Russia is a country of great complexity—eighty-nine subject regions, ethnic diversity, economic variance across regions, the power struggle of Moscow versus the regions—and multiple realities—urban versus rural, rich versus poor, and cosmopolitan versus provincial, just to name a few. Fragmented Space in the Russian Federation explores Russia’s complexity and the meanings of the country’s internal borders, the future of its agricultural spaces, the development of its political parties, and the effect of its federal organization.
The contributors examine stratification, citizenship, federalization, democratization, the politics of culture and identity, and globalization. These essays show how political leaders within Russia and scholars and policymakers from outside must accept the country’s complexity and view uncertainty as a positive development rather than a liability. The authors explore how Russian experience can enhance theory political science, sociology, geography, and economics.
Blair A. Ruble is director of the Kennan Institute for Advanced Russian Studies at the Woodrow Wilson International Center for Scholars. Jodi Koehn is editor, and Nancy Popson is deputy director, of the Kennan Institute.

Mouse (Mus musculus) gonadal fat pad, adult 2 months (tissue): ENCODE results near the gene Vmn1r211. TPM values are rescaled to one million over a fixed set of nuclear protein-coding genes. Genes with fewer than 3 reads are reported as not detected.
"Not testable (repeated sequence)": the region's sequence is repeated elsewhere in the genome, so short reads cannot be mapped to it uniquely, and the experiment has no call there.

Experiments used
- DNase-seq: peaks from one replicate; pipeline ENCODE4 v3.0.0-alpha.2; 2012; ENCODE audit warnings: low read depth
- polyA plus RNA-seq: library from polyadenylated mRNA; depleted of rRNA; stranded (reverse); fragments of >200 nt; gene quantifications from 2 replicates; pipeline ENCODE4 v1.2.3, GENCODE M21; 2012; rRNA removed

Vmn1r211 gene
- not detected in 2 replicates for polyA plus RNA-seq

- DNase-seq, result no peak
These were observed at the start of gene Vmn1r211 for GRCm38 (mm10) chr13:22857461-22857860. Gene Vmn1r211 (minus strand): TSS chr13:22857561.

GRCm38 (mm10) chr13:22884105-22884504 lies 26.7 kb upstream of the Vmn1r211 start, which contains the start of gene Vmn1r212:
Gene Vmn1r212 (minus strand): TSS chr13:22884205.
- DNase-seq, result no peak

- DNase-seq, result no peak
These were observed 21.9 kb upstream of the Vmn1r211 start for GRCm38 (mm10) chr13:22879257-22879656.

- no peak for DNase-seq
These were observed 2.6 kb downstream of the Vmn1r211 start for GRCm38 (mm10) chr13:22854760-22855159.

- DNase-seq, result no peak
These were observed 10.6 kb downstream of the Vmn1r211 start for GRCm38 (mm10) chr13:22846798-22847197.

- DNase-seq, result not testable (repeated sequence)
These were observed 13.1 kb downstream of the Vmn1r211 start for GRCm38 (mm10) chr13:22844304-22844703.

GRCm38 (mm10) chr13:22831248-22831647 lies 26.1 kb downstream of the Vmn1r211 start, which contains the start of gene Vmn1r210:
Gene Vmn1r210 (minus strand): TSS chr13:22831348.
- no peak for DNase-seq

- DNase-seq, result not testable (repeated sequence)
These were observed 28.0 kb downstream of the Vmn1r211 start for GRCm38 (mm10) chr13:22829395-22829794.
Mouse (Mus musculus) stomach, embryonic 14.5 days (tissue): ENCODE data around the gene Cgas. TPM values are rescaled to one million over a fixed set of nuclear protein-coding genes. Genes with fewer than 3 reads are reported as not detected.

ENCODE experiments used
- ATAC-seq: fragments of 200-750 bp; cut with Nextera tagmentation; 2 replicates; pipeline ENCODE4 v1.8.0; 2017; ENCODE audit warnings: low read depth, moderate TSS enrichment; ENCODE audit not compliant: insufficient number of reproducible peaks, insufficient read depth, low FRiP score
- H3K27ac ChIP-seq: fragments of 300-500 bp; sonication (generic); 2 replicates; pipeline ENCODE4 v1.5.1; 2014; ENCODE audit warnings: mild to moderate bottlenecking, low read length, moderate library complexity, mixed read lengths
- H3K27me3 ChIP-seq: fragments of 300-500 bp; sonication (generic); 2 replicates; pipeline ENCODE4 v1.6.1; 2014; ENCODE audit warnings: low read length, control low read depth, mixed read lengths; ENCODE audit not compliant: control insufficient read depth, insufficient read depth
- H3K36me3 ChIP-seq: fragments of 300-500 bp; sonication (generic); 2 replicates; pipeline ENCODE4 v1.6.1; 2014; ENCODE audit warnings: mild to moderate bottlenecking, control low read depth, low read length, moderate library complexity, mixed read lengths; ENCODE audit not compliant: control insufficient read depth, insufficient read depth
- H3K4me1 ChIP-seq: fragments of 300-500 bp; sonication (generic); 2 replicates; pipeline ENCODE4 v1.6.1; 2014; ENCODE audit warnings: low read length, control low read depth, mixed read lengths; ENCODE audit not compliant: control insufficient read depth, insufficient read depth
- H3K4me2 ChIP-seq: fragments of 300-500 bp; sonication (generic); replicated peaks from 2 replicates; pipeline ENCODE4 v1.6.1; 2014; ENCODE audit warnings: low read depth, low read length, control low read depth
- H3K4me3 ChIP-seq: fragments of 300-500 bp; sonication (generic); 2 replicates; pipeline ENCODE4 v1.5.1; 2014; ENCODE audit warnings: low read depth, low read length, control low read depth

Jodi Koehn, Nancy E. Popson, and Blair A. Ruble
1. Russia’s Fragmented Space
Grigory Ioffe, Olga L. Medvedkov, Yuri Medvedkov, Tatiana Nefodova, and Natalia Vlasova
2. The Ties That Bind: The Importance of Region in the Construction of Social and Political Citizenship
Cynthia Buckley and Regina Smyth
Beth Mitchneck, Steven L. Solnick, and Kathryn Stoner-Weiss
4. Democratization Challenged: The Role of the Regional Elites
James Alexander, Andrei A. Degtyarev, and Vladimir Gel’man
5. Issues of Culture and Identity: “Cultural Entrepreneurship” in Russia’s Regions
Marjorie Mandelstam Balzer, Nicolai N. Petro, and Lawrence R. Robertson
6. Globalization and Fragmentation: The Impact of the International Relations of Russia’s Regions
Michael J. Bradshaw and Andrei S. Makarychev
“An important scholarly source for understanding the place of regions in Russia’s political, social, and economic development.”—Yoshiko M. Herrera, Russian Review
“This timely work…offers an excellent introduction to the differences that challenge Russia's spatial integrity.”—Gail Fondahl, Journal of Regional Science
“A good book with plenty of interesting information and analysis that can be recommended for upper-level undergraduate and postgraduate courses.”—David Lane, Slavic Review
“This book represents a major advance in the field of Russian regional studies that specialists will happily welcome upon publication. It presents a large amount of new material as well as interesting new approaches for understanding political, economic, and social development in Russia.”—Robert W. Orttung, editor-in-chief of the “Russian Regional Report,” EastWest Institute